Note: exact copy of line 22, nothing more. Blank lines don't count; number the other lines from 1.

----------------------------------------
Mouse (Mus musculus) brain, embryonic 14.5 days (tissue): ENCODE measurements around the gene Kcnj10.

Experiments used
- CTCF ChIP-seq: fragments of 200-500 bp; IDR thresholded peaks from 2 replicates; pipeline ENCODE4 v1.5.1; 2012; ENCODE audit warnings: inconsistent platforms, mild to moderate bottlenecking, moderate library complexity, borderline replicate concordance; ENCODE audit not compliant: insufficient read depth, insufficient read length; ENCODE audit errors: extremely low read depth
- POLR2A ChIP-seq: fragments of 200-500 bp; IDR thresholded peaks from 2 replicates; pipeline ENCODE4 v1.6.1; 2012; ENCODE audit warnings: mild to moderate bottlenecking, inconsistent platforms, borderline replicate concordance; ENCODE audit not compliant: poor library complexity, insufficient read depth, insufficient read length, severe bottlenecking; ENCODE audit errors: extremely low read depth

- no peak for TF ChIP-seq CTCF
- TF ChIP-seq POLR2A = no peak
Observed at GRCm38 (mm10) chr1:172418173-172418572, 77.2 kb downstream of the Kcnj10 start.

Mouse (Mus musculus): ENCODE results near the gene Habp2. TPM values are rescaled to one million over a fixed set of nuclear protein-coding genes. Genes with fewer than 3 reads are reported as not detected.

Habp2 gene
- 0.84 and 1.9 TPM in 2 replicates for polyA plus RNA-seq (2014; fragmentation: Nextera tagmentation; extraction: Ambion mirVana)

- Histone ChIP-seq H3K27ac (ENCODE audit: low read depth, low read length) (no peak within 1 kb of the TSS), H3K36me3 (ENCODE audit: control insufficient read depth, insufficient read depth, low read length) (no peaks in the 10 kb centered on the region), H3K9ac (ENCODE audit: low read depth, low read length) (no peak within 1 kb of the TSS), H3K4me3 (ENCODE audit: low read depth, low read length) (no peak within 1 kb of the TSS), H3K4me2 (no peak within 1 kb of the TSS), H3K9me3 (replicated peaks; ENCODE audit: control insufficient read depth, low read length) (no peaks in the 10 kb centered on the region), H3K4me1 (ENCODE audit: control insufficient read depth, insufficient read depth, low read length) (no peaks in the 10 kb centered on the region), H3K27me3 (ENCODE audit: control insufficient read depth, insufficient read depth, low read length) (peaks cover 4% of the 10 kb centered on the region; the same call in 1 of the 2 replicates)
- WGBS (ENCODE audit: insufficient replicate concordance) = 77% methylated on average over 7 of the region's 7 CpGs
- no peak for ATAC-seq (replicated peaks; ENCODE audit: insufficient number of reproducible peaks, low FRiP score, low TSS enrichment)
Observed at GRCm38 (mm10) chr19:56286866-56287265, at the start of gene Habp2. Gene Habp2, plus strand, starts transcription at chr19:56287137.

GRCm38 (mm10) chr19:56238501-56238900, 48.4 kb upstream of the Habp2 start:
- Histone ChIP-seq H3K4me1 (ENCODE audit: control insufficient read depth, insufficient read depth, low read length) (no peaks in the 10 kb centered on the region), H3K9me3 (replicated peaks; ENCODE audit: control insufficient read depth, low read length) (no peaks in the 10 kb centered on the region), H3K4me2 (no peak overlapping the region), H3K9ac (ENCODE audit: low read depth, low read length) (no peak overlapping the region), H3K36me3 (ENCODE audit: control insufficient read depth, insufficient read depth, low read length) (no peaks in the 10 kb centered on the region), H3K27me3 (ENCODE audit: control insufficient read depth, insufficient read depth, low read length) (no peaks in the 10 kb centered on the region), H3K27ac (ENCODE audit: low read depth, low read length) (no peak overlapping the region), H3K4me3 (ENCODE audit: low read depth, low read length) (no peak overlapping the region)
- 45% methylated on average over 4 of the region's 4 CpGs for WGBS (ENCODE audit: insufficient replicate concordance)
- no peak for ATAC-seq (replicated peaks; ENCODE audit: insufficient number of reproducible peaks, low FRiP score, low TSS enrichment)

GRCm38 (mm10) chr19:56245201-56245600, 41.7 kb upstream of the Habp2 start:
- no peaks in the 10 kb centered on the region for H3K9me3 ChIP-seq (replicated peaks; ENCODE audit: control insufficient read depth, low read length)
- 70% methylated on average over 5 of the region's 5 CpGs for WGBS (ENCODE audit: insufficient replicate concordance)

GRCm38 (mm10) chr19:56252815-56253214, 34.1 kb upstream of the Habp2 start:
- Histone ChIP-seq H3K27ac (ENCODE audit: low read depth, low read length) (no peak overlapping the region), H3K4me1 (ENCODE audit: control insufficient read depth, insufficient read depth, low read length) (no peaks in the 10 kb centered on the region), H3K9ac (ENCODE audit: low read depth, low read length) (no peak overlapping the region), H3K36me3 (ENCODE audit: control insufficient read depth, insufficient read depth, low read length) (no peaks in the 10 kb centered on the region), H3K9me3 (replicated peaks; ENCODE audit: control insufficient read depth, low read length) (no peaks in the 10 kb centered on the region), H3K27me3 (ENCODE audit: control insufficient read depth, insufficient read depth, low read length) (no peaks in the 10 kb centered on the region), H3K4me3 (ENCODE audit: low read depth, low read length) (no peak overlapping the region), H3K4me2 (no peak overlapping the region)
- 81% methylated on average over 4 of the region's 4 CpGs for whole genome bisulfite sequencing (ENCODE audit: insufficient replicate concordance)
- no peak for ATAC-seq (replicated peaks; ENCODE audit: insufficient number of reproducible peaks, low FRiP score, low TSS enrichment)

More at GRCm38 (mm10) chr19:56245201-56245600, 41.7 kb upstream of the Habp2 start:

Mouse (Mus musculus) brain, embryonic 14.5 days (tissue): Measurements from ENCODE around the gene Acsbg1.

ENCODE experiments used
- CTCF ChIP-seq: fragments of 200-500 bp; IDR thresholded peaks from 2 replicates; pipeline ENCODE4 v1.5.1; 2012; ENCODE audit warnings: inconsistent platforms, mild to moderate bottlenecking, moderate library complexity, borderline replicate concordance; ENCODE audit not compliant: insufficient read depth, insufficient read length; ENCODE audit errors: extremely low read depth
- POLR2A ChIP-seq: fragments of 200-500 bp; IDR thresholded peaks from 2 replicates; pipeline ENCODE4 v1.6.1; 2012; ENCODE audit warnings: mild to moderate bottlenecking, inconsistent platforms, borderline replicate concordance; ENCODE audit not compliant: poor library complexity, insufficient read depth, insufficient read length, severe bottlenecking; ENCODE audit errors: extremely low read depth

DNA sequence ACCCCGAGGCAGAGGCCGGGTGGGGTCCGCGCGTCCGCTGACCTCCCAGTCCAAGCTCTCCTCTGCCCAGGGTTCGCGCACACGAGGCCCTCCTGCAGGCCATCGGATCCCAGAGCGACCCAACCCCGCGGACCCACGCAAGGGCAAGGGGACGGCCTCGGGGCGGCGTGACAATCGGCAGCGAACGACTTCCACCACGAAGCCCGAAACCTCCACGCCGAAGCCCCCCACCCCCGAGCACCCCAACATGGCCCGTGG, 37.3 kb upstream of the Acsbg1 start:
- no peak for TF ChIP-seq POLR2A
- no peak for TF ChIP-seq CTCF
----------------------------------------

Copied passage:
GRCm38 (mm10) chr19:56252815-56253214, 34.1 kb upstream of the Habp2 start: